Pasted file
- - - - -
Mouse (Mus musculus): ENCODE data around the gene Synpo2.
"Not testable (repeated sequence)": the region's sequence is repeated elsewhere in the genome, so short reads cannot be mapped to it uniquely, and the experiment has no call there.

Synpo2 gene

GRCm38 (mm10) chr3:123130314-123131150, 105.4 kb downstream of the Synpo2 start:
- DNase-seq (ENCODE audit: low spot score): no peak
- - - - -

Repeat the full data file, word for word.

Mouse (Mus musculus): ENCODE data around the gene Synpo2.
"Not testable (repeated sequence)": the region's sequence is repeated elsewhere in the genome, so short reads cannot be mapped to it uniquely, and the experiment has no call there.

Synpo2 gene

GRCm38 (mm10) chr3:123130314-123131150, 105.4 kb downstream of the Synpo2 start:
- DNase-seq (ENCODE audit: low spot score): no peak